National Security Adviser Hermogenes Esperon Jr. said on Friday the Philippine government reactivated its marine research efforts in the West Philippine Sea with the purchase of additional ocean-going research ships boosting its naval assets.
In a press conference, Esperon, who chairs the National Task Force WPS, said “We are also now reactivating our marine research center in Pagasa Island.”
Esperon added that the Philippines might cooperate with other countries in marine research to better study and protect the West Philippine Sea, which was estimated to suffer $33 billion in marine life damage each year
Esperon said that the Philippines will start cooperation with ASEAN members first.
More vessels from the Bureau of Fisheries and Aquatic Resources, Philippine National Police, Armed Forces of the Philippines, among others, will be deployed in the WPS next year as part of an action plan to guard against incursions and illegal fishing in the Philippine waters.
Government infrastructure projects, such as ports and airfields, would be built close to the West Philippine Sea Agriculture undersecretary Cheryl Marie Caballero said illegal, unreported and unregulated fishing ( IUUF) threatens to destroy our deep sea marine resources, in the long haul and negatively impact on the supply of marine products and on the livelihood of fishers, in the near to medium ter
“The damages, as of 2020, is estimated to have reached 1,860 hectares with (damage) values of $354,249 per hectare according to a study of the University of the Philippines’ Marine Science Institute,” she said in a briefing organized by the Philippine Communications Operations Office (PCOO) Friday.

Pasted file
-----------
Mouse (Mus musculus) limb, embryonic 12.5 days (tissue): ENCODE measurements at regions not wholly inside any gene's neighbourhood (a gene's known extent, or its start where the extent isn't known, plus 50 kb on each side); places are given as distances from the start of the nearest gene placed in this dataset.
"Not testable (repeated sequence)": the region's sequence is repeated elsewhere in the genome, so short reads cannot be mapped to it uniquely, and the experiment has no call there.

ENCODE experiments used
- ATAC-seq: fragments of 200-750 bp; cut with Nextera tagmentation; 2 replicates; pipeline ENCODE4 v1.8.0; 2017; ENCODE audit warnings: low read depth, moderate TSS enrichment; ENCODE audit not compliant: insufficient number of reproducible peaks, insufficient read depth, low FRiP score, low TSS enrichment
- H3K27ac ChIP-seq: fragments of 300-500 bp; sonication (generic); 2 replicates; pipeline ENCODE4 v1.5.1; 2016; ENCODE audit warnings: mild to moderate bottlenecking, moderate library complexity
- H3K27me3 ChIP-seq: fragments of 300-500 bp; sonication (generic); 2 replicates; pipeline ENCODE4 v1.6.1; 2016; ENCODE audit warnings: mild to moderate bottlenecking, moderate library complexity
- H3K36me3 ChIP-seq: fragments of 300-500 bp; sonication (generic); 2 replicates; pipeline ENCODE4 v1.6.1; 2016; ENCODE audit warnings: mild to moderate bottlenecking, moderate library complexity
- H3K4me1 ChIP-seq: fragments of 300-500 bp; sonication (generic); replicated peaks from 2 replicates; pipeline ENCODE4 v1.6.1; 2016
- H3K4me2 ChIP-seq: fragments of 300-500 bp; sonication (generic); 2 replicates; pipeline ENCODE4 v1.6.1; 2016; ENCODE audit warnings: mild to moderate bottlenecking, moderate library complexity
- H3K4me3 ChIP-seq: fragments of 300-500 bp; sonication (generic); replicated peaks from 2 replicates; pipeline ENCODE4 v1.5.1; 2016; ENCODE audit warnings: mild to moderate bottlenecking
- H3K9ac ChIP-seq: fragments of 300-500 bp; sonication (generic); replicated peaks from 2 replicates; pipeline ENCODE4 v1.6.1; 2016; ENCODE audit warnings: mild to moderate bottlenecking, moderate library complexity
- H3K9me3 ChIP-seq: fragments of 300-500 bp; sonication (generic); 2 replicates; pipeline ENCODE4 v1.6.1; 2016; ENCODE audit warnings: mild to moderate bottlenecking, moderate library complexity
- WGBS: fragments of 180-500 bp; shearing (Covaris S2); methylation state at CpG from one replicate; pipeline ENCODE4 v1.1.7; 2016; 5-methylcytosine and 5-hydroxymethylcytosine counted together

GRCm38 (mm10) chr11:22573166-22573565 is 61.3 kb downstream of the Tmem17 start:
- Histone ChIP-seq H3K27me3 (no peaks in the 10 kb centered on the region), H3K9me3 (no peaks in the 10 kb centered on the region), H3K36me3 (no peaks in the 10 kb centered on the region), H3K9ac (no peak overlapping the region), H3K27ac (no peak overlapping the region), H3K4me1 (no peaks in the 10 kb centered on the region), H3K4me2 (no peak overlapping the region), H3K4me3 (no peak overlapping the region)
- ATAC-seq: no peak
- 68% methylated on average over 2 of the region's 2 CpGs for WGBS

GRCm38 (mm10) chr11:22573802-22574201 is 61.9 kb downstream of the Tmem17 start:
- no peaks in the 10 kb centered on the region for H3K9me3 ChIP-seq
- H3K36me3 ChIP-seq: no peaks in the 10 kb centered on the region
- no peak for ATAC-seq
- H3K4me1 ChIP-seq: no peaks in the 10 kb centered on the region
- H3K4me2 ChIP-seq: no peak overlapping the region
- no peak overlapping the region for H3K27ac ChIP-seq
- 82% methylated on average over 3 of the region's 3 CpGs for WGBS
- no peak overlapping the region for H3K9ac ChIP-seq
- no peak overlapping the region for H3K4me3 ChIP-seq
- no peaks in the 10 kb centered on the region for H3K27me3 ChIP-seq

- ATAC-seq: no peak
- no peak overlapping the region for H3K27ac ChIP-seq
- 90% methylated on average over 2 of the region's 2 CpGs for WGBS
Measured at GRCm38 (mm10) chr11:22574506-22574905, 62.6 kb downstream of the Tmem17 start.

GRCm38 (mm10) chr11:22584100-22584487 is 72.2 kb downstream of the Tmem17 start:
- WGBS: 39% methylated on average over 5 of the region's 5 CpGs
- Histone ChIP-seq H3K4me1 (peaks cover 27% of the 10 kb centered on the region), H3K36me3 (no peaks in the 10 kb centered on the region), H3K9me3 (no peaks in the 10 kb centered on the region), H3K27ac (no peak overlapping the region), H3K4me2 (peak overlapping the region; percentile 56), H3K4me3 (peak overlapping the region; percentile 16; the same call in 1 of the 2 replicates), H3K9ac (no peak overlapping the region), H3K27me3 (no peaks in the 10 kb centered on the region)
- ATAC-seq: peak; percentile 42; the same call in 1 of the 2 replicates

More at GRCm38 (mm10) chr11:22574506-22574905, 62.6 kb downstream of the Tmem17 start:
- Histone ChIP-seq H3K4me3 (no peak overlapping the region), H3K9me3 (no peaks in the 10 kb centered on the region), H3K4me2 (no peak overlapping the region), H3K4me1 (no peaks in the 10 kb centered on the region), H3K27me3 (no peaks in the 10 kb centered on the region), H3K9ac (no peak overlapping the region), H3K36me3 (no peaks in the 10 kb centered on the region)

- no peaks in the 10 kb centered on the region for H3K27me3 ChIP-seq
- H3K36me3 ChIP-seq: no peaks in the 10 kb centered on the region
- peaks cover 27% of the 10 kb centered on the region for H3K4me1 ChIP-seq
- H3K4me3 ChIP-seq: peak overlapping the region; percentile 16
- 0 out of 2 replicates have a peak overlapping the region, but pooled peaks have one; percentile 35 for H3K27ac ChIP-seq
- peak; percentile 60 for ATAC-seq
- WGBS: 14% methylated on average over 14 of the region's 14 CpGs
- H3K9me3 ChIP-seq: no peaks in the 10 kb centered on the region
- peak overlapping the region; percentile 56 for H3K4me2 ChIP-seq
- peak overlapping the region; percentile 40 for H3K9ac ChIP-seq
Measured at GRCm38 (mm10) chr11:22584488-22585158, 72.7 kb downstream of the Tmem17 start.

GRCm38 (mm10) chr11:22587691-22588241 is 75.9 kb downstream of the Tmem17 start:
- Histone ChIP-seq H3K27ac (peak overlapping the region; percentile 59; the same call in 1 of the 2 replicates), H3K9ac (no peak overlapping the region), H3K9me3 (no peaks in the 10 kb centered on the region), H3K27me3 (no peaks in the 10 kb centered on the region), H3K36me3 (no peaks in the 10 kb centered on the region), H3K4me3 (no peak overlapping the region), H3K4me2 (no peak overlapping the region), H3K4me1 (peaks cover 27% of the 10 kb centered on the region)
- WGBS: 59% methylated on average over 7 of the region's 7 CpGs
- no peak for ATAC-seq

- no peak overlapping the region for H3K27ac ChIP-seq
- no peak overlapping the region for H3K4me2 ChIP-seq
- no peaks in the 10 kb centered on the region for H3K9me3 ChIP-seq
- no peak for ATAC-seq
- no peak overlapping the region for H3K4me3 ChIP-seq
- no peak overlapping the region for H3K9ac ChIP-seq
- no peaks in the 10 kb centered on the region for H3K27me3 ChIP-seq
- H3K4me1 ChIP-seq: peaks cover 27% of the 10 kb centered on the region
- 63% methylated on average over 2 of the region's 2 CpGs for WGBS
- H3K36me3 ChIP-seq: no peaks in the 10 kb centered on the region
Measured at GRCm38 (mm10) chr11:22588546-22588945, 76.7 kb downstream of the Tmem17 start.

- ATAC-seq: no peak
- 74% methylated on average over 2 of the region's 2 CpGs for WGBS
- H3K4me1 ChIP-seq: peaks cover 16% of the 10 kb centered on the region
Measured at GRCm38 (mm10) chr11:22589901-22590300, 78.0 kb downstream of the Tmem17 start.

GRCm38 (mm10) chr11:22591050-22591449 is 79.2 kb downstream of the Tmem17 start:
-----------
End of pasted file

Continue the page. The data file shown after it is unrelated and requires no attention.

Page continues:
She underscored the importance of the West Philippine Sea to the country’s food security with its contribution of 7.39 percent to the country’s annual marine haul in 2020.
Caballero noted that the damage was primarily noted in the reef ecosystem at Panatag Shoal, as well as the Spratly Islands, primarily due to reclamation activities and illegal fishing operations.
“The destructive activities that is happening in the West Philippine Sea includes illegal and reported and regulated fishing. This has been one of the main challenges that create negative impact to the immediate environment, as well as those that distant surroundings,” shed added.
The Department of Agriculture said that fish haul had been declining year-on-year and due to a constraint in supply.
On Friday, it has approved the issuance of a Certificate of Necessity to Import (CNI) 60,000 metric tons (MT) of small pelagic fishes like roundscad or galunggong, mackerel and bonito.
“We are doing a balancing act, wherein our primordial concern is to enhance and sustain the development of our fisheries sector, and provide our fellow citizens affordable fish on their table. Further, such policy decision eases the pressure on food inflation, thus benefitting mostly our poor countrymen whose purchasing power has been reduced due to the economic slowdown and the Covid-19 pandemic,” said Agriculture secretary William Dar.
Imported fish will be sold in public wet markets in Metro Manila and fish-deficient areas, as well.
Importers were advised to sell the imported fish at P88 per kilogram (kg) wholesale, based on 2020 CNI fish auction conducted by BFAR, or lower as a result of the cost unbundling for imported small pelagic fishes.
The import certificate is valid from September 2 to December 2021. The approved quantity is slightly smaller than the supply deficiency as projected by the BFAR, at 65,000 MT in the fourth quarter.
The National Economic Development Authority (NEDA) has recommended to import a maximum volume of 200,000 MT for the 4th of 2021 and on the 1st quarter of 2022.
Under Fisheries Administrative Order No. 259, Series of 2018, Section 4, the DA will issue a monthly importable volume for the duration of the closed fishing season.